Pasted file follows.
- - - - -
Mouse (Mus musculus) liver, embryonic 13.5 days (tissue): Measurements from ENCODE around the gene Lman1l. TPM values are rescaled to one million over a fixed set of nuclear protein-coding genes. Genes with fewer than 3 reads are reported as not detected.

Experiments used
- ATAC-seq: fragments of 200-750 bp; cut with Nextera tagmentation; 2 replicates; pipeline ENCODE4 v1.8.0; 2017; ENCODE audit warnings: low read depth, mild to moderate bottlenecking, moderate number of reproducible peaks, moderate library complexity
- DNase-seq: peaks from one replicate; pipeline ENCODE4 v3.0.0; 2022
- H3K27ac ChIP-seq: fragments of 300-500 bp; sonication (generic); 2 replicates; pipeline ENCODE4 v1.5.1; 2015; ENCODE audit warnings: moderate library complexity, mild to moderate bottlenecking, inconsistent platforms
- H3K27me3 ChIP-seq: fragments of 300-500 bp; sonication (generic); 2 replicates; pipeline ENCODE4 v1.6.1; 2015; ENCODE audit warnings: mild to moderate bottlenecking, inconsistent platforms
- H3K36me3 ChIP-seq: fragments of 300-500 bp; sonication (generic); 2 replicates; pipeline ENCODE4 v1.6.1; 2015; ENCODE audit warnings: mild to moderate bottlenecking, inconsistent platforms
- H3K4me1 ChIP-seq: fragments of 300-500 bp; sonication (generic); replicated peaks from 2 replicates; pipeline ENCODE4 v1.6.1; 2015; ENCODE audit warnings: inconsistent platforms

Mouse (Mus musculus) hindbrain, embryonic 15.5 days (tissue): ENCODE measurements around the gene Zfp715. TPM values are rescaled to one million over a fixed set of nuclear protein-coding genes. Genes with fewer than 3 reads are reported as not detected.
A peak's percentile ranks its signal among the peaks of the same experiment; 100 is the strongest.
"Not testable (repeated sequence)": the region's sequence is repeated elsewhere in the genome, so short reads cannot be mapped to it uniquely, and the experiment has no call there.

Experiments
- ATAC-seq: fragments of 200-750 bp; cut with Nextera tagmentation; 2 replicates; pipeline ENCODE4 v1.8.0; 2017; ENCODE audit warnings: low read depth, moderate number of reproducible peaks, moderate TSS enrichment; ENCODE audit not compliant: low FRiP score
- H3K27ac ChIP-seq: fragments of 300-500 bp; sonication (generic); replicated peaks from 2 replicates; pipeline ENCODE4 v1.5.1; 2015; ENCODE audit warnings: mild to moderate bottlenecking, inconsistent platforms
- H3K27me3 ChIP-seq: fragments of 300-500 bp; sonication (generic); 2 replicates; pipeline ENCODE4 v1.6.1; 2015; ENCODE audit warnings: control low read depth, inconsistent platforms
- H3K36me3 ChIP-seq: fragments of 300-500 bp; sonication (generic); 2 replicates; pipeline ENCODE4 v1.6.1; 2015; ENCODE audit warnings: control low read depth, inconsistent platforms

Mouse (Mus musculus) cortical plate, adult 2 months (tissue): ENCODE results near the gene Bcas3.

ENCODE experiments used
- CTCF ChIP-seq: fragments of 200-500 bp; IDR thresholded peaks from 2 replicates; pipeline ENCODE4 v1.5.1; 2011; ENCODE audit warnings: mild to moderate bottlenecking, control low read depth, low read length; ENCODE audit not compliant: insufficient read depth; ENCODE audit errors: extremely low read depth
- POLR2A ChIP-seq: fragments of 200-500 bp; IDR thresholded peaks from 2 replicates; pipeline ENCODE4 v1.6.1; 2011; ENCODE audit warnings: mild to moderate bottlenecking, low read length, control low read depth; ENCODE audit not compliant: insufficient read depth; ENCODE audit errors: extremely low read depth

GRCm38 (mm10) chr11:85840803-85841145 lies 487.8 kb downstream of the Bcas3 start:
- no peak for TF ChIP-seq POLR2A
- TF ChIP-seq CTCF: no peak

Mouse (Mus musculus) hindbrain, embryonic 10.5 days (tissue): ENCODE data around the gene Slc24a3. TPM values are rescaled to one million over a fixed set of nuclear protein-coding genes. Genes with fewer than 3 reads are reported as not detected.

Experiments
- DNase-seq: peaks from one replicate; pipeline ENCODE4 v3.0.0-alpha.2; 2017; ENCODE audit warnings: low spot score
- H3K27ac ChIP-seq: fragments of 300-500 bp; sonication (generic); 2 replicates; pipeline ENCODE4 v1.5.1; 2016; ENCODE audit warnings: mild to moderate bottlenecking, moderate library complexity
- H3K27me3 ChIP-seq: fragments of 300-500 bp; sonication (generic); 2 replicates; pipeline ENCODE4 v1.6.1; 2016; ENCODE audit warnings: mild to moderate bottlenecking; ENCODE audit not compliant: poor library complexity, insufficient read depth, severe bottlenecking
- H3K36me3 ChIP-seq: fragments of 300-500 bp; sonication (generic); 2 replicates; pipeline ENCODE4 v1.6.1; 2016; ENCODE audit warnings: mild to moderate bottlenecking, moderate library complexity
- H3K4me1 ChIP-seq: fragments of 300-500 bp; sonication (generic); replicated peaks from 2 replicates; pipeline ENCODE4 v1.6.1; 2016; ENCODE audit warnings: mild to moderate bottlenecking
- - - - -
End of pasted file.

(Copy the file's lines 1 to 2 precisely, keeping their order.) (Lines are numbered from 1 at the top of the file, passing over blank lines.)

Mouse (Mus musculus) liver, embryonic 13.5 days (tissue): Measurements from ENCODE around the gene Lman1l. TPM values are rescaled to one million over a fixed set of nuclear protein-coding genes. Genes with fewer than 3 reads are reported as not detected.

Experiments used